subtypes, there are energy flows toward the Wings of each type, which are
adjacent to the main type. For example, an Enneatype Four may move toward
either the Three or the Five, exhibiting traits of those types along with his
is not a system that puts people into boxes and then tries to
define who they are. Rather, it is a system that identifies the boxes we put
ourselves into and explains behavior categorized in those boxes. Since there
are over six billion people on the earth, there are over six billion
personality variations. We will not discuss these 6 billion variations in this
book. Below, we describe each Enneatype in a summary form. Later in the book,
each type is described in detail.
Type Ones feel they have to be good little boys or girls. They know what
is right and wrong and will gladly tell you. Ones live in relative
perfectionism. They are detailed and picky, and may be moralistic and preachy.
Type Twos need to be needed by others. They are always looking for ways to
help other people, even if the others do not want the help. Twos may flatter
to get attention. They can be seductive if that’s what it takes to get to
Type Threes are hard working and achievement-oriented—the classic
“Type A” personality.. They are motivated and competitive. Threes are
image conscious and feel they must look good at whatever they do.
Type Fours are quite artistic and moody. They are the drama kings/queens
of the Enneagram
. Fours like to live life at its highs and lows; every other way is mundane to
them. They want to be seen as special and unique.
Type Fives are disengaged in life and live life in their heads. They seek
knowledge, and to obtain knowledge, Fives are willing to give up the finer
things in life.
Type Sixes are the cynics, the doubters. They question everything and
trust is difficult for them to achieve. Sixes look for security and safety,
and need to be part of groups of belief systems.
Type Sevens are always planning. Fun loving, they are constantly on the go
seeking new experiences. Sevens experience life through superficial lenses,
and do not delve too deeply into anything.
Type Eights are the bad boys/bad girls of the Enneagram
. They are very assertive and get their way through intimidation and power.
Eights look for protection and in doing so, they push their energies outward
to keep their distance from people.
Type Nines need peace and harmony in their lives, and will sacrifice
themselves in order to achieve it. Nines
are easygoing, affable people. They see both sides of the story and can help
others through problems.
It is important to
note that each of us is unique and special. We choose our own fixations and it
does not matter what the fixation is, it is still a fixation. For example,
what difference does it make if we fixate on envy, anger, greed, lust, vanity,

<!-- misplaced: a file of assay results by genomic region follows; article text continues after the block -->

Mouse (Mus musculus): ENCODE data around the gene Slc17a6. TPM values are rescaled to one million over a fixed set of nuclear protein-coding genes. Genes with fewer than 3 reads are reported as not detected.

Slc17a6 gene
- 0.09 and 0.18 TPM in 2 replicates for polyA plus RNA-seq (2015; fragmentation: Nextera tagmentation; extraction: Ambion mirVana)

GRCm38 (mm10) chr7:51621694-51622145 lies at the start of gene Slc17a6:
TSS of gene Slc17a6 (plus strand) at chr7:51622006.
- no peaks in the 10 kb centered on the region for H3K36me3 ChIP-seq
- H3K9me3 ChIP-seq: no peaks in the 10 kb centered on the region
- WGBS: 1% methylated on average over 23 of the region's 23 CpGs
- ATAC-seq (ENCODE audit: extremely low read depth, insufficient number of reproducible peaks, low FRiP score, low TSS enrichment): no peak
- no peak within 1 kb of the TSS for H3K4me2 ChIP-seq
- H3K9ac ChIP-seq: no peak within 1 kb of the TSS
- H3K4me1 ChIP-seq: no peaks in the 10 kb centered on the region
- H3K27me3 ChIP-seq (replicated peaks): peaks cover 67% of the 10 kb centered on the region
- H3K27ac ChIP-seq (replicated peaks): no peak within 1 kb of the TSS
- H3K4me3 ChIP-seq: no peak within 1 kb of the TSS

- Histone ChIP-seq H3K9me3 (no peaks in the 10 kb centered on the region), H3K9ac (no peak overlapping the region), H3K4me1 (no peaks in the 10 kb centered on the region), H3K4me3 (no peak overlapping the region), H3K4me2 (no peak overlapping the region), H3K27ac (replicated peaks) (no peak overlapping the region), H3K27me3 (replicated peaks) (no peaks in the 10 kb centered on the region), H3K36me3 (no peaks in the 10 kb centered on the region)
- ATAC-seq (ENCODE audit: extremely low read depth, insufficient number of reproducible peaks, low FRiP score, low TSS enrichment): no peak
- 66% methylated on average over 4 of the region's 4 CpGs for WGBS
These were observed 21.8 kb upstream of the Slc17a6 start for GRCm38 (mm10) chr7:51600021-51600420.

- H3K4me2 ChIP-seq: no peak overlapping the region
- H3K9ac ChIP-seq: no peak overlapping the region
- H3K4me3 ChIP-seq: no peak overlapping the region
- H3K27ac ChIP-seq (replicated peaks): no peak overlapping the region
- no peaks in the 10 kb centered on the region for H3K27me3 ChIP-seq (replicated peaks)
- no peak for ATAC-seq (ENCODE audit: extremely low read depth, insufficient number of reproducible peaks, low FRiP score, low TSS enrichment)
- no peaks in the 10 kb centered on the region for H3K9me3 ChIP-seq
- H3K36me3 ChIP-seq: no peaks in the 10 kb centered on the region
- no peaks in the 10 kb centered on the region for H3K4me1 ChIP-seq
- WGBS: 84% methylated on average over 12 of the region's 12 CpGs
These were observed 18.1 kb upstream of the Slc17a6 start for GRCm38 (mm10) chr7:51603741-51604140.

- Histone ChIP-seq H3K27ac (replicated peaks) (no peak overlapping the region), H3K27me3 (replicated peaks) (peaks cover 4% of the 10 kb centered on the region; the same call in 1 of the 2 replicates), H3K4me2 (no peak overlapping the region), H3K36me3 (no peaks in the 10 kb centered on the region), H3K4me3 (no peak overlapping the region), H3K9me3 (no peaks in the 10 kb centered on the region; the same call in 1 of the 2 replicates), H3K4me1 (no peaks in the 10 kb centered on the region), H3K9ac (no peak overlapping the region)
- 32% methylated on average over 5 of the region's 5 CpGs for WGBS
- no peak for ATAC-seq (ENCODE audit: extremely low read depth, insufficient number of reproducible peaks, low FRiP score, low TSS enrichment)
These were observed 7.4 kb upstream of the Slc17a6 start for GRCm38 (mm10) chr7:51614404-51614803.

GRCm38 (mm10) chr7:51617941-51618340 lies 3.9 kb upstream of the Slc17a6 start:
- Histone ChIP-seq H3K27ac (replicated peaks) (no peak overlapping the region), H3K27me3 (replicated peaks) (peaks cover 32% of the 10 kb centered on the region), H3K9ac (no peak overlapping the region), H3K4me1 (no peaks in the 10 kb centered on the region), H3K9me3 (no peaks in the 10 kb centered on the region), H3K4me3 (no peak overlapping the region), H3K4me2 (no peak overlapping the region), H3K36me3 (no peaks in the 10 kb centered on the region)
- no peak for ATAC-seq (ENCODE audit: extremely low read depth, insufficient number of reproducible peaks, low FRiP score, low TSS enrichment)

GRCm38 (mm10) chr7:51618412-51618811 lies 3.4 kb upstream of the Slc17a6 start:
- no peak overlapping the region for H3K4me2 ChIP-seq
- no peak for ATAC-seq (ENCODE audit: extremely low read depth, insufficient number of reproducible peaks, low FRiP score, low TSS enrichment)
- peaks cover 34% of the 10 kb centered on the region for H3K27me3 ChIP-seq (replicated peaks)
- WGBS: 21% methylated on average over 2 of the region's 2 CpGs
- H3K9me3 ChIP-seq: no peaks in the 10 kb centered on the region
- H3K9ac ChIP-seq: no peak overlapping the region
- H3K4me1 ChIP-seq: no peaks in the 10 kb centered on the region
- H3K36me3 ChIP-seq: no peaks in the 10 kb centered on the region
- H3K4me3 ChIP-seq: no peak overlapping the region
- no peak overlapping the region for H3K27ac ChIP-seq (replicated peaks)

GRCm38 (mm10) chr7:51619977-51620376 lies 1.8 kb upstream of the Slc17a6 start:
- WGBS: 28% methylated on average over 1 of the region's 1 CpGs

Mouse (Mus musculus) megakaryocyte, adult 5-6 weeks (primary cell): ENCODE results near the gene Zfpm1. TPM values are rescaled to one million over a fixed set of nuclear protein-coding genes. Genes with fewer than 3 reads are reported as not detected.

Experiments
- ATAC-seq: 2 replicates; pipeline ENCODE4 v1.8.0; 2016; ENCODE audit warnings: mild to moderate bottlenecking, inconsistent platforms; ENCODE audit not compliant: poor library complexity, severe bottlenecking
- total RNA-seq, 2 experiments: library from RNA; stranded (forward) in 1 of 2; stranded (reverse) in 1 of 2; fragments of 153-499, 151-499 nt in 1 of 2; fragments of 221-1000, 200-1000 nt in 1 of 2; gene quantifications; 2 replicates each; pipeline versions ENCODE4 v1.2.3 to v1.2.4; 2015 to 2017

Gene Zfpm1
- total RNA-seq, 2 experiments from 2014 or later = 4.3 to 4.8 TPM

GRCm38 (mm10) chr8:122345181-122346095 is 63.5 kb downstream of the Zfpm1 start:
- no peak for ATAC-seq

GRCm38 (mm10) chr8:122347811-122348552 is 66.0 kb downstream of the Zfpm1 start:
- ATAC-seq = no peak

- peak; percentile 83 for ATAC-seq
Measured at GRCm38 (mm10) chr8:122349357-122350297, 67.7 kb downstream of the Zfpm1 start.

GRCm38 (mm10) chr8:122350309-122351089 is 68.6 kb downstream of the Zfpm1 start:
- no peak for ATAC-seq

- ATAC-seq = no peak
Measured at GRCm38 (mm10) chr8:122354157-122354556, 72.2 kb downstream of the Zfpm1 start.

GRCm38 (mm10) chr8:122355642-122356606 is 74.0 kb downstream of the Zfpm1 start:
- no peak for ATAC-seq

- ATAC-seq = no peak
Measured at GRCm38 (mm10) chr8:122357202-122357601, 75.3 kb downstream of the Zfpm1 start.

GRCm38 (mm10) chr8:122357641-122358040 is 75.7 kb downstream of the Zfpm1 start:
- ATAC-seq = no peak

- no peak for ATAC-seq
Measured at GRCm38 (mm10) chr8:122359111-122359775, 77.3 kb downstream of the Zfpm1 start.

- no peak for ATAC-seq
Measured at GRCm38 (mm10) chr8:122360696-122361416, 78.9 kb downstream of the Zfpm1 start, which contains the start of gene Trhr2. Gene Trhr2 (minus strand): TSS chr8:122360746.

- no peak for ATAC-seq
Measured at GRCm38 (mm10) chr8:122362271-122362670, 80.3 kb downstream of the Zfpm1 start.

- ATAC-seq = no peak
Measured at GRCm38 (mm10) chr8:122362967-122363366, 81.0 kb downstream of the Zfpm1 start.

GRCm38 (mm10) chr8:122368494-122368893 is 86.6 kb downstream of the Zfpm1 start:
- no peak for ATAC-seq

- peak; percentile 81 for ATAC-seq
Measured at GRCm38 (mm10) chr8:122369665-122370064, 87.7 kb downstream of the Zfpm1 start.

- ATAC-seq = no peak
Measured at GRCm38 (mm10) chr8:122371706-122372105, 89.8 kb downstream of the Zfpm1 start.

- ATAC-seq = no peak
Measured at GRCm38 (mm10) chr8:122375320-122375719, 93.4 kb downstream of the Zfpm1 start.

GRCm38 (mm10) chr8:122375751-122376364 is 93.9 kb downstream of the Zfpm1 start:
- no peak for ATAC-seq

pride, gluttony, fear
, or sloth? It is like choosing the poison that will kill us. The more fixated
we are, the more our natural internal energy flow is blocked. During stressful
times, we tend to fixate towards the outer ring of the Enneagram
and exhibit highly dysfunctional behavior.
If we do not clear the
real cause of the fixation, we may move toward what is called the path of
disintegration. The path of disintegration occurs when the pain is so great
and the defense mechanisms associated with the Enneatype are not working. We
then move backward along the arrows contained in the Enneagram
energy flows. For example, as an Eight fixates on lust and
exhibits passionate behavior like vengeance, he may find that his senses
engaged in the environment become overwhelmed. He may move toward the Five,
where he will withdraw to lick his wounds and plan strategies to exact further
vengeance on his perceived enemies.
As we clear the causes
of the dysfunctional behavior, we fixate less and move back toward the I AM
center of the Enneagram
. At the center, we achieve balance
and natural energy flow. There,
we exhibit virtuous behavior. We feel joyous. We understand profound concepts
, compassion, and purpose. We exhibit more of the virtuous traits of all the
Through choice, we
develop traits of personality. Ego
is developed from personality as a defense mechanism to cope
in the world. Personality, or some say ego, filters (buffers) outer world
stimuli and processes reality in different ways. It is important to note the
difference between personality and ego as used in this book. Ego is a part of
personality. It is our fight or flight mechanism—our survival system—and
is used by our bodies to protect us in times of trauma. The problem is not
with ego per se; it is that ego is out of balance
—it is in charge and making decisions for us. Naturally, the ego should
serve the personality, not the other way around.
When we observe our
behavior and find it dysfunctional, we tend to alter the behavior rather than
seeking its cause. This is a trick of ego that makes us think the behavior is
the problem. We call this fixing the symptom and not embracing its cause.
may help us find the cause of the problem. However, symptoms
may reveal other symptoms and not the real causes. If you were to visit a
dentist with a painful toothache and the dentist gave you a shot of Novocain
and sent you home, he relieved the symptom of the pain temporarily but did not
seek the underlying cause of the pain. It is when the dentist identifies the
cause of the pain and treats it that the pain will disappear forever. It is
when we seek and see the truth in our pain that we will cure it forever.
The ego lies to us and
tells us never to be satisfied with who we are. Instead, it keeps us anxiously
seeking to be better, because our current self is not good enough. This is a
fixed core belief, the belief that we are not good enough to be ourselves
without condition. In truth, we are already the best we can be in the present
moment. It is in the present moment that truth arises. In each moment there
exists universal perfection and purpose. We may not see perfection and purpose
in each moment, but it is not important that we see them. What is important is
that we know they exist.
Using the Enneagram
, we see the lies the ego tells us that identify how we think we are not good